The biggest roadblock in this discussion was Joe’s lack of experience. Ironically, he started his career in the summer of 2009, just after the biggest stock market crash in decades. Joe had never experienced the market downturns many professional money managers and investors had gone through—not once, but twice in the last 20-plus years. As a result, his psychology was skewed to only look at one side of the story—price movement over time with hindsight at his advantage.

I tried to explain that there is a lot more to successful investing throughout an average investor’s lifetime and retirement, and that even a simple moving-average crossover system would be an elementary, yet sufficient, method of risk management.

I pulled up some charts to show him, one of which is shown in Figure 1. It represents a 100-over-150-day exponential-moving-average (EMA) crossover system. The way this system works is simple. When the 100 EMA crosses above the 150 EMA, you buy the index (think SPX). Conversely, when the 100 EMA crosses back below the 150 EMA, you sell the position and head to cash (for a more conservative position). Or, you could even buy the inverse of the S&P 500—$SH is a good choice in my opinion.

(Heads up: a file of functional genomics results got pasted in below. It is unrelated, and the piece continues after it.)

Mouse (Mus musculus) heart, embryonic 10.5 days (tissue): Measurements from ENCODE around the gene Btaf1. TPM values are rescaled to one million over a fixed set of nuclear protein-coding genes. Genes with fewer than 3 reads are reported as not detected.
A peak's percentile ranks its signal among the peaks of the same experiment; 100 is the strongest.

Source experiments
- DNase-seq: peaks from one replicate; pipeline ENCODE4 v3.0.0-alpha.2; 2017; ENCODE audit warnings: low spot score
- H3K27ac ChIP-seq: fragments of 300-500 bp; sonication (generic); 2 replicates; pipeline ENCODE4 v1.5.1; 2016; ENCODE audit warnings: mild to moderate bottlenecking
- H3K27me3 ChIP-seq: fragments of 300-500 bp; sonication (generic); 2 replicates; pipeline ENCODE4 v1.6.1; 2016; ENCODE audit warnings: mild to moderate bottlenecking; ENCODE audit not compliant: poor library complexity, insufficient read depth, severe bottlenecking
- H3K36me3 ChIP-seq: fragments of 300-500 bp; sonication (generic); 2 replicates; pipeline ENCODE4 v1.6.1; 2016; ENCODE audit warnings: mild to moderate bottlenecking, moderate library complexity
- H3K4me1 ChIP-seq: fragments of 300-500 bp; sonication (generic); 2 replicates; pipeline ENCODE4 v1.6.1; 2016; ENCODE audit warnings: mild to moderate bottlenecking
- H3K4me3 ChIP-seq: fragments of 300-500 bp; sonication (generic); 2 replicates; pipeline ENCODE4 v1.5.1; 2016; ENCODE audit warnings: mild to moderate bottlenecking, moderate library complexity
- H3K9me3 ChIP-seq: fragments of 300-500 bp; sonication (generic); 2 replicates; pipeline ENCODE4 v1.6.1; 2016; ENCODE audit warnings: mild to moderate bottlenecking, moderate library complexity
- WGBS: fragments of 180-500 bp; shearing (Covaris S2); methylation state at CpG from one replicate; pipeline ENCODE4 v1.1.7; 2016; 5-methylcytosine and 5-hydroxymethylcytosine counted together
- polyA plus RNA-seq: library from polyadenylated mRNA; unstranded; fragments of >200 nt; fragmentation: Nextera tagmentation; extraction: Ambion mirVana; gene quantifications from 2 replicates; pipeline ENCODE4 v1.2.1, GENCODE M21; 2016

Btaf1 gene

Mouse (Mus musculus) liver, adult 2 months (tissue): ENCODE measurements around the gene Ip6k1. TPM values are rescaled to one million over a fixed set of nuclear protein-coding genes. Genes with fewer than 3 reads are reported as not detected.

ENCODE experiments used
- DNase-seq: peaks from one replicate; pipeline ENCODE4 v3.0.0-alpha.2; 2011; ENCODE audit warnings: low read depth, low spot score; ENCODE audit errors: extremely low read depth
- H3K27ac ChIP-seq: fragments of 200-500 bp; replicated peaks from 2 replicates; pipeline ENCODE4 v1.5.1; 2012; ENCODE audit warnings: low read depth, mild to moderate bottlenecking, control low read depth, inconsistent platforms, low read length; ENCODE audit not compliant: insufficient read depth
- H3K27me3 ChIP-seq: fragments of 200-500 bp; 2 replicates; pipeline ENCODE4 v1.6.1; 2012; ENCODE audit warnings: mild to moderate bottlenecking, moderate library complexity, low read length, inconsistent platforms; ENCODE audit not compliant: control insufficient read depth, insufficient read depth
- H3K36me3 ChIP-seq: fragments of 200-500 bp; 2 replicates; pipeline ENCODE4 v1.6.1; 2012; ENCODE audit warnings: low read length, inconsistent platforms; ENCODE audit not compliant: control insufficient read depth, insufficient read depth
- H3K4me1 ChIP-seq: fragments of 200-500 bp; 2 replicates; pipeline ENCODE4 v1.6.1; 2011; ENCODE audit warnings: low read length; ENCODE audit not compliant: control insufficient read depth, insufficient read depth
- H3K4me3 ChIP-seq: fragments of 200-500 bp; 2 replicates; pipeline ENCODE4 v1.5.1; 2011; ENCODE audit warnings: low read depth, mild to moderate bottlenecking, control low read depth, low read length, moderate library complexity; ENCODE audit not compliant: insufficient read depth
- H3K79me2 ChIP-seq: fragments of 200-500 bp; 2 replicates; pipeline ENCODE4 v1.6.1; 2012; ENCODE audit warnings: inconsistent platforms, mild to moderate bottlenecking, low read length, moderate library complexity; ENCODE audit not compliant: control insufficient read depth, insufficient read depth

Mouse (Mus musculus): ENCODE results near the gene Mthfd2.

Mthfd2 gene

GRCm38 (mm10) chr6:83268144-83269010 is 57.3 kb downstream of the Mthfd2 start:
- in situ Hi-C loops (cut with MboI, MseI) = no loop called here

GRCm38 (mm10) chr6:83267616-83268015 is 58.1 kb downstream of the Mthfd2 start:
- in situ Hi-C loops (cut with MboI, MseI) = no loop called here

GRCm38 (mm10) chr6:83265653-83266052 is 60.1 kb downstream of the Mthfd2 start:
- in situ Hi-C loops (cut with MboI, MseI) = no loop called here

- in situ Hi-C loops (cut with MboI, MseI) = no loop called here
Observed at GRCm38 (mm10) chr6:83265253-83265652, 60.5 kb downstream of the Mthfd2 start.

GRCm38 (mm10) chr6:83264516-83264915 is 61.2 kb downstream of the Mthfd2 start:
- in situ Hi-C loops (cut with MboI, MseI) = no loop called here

The time an investor following this system would have spent invested in the S&P 500 is shaded, and the time the investor would have spent on the sidelines in a money-market fund is unshaded.


I also showed him two separate time frames: one that included the latter part of the longest bull market in U.S. history (Figure 1), and one that began just before the dot-com crash beginning in 2000.

I wanted to show Joe that it didn’t matter whether we started the clock during a bull market or at the very beginning of a bear market. The bottom line is that you can’t allow clients who want to retire someday to just passively sit in the market “all in, all of the time,” unless they’re ridiculously rich and/or don’t spend any money.

Why? If clients simply buy, diversify, and hold through bear markets, they will experience the effects of several negative outcomes: